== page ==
Since I graduated from college this May and start more school this August, this truly is my last summer. For in August, I begin an eight-year program where I will spend my summers doing research, working in clinics, and studying. I will have left the world of the student who pays for schooling, and enter a grown-up world where my education is truly my job.
So what to do with the last summer free from most responsibility and worries of my life? Surely, I must make the most of it.
First, I wanted to something crazy, something totally out of the ordinary for me, something that wasn’t research or clinical, something that put me more in touch with humanity. As I thought of jobs that could fit this description, I thought of barista. Making coffee and interacting with customers is a great way to make small talk and meet a lot of people. Although I had worked as a barista before, it isn’t like any job or activity I had done in the past 3 years and so it was out of the ordinary for who I have become. Alas, a very short interview with Starbucks killed that dream as their training takes nearly as long as I would be able to work there.
Next, I gave up on it not being research related as I found an internship that was available at a local pharmaceutical company. I thought that it would be good to get experience in a non-academic research environment so that I know what I’m missing out in academia. I updated my resume and wrote a cover letter, things that I had not really had to do since my previous jobs at my university were much easier to get and perhaps required only a CV. Alas, I was not who they were looking for.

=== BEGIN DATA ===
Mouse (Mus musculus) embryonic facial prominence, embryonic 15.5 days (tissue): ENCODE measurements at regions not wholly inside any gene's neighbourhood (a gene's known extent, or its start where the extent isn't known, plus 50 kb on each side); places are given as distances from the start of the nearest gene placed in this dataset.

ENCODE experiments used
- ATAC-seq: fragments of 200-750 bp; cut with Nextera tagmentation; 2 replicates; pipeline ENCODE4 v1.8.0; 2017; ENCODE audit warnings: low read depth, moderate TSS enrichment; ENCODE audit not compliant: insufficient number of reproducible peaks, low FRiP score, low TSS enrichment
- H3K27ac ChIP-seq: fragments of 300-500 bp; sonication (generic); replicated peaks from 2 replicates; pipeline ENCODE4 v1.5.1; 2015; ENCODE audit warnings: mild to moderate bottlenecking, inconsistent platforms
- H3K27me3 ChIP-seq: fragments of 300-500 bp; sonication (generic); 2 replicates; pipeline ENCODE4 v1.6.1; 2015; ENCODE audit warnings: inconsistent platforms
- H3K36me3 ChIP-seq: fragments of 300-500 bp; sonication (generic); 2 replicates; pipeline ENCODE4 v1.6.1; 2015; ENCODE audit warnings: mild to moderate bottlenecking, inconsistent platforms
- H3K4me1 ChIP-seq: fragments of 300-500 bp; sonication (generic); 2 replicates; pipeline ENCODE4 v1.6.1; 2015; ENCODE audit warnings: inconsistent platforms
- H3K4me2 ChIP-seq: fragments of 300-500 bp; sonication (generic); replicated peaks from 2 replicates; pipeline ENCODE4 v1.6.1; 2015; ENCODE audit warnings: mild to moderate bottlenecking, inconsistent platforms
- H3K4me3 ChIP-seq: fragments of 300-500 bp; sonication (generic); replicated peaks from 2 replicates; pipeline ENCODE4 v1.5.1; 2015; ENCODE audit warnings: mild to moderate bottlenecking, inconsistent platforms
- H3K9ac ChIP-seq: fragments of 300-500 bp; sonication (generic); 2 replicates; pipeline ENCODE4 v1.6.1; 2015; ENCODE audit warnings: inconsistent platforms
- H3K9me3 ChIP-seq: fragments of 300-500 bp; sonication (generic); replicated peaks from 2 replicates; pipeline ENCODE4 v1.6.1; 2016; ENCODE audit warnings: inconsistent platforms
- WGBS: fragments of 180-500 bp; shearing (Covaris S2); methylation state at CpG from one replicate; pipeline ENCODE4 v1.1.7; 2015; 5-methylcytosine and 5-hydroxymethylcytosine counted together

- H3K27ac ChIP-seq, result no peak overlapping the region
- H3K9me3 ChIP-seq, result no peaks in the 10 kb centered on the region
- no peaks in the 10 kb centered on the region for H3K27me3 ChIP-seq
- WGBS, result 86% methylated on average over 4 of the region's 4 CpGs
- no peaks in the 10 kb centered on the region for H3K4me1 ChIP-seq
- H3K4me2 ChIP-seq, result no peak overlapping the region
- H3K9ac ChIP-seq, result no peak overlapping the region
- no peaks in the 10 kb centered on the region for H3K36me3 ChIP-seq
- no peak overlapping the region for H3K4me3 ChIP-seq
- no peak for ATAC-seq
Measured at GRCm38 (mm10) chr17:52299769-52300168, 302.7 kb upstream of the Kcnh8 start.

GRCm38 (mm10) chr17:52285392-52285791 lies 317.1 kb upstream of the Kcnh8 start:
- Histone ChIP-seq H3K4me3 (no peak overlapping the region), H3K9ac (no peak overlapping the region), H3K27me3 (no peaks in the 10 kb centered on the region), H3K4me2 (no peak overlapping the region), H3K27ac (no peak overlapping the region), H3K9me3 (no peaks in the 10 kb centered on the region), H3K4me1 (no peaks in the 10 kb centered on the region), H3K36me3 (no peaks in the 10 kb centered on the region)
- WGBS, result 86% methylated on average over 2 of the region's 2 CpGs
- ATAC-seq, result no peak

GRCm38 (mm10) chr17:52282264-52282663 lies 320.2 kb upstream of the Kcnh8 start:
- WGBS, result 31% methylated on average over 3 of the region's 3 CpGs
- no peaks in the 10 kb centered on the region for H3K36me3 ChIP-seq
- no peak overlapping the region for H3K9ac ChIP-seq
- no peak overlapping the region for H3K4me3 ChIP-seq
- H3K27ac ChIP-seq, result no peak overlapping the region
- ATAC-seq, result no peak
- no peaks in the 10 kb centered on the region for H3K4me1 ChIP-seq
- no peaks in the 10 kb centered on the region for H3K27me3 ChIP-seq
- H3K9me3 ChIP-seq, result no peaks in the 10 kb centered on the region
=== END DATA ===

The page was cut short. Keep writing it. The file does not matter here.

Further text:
I was at a loss. I did not want to get a job as a cashier at Target or some other place though that is where I would likely be able to find a job for such a short time. I did the cashier thing for nearly 4 years of my life and enough is enough. But by a rather unfortunate circumstance, I found a way to spend my summer that is much more out of the ordinary and meaningful than anything else I could have chosen to do.
And so, here I am. It’s a Friday night in June, the rain is pouring outside, the wind is howling, the power is out, and I sit in the nearly empty house that was once my grandparents’, alone, listening to the sound of the storm, and reading through letters my grandfather received from his friends while he served in World War II. I have spent much of my summer here, cleaning, organizing, throwing things away, donating some to good will, and doling out what I can to the rest of my family, and I couldn’t imagine a better summer.
This past April, my grandmother passed away from cancer leaving my nearly ninety year old grandfather without a caretaker. He moved in with my aunt leaving their home where my grandparents’ had lived for 58 years without tenants. This is where I come in. It is now my job, along with my mother, to clean out this house so full of memories so that new tenants can call this place home. It is where my mother grew up and it is where I spent much of my childhood as well including spending a summer living with my grandparents’ after my freshman year of college. It is a place that will be hard to say good-bye to.
I have taken advantage of this opportunity to learn as much as possible about my family. I’ve learned about my grandfather’s time as a marine in World War II and his time as a professor of forestry at the University of Minnesota. I’ve learned about how my grandparents met as a blind date and fell in love at first sight. I’ve learned of the summer they lived in a 50-foot tall fire lookout tower in Idaho and I hope to get the story my grandmother wrote about the experience published. It is in learning about their past that I am more amazed at the people they grew up to be.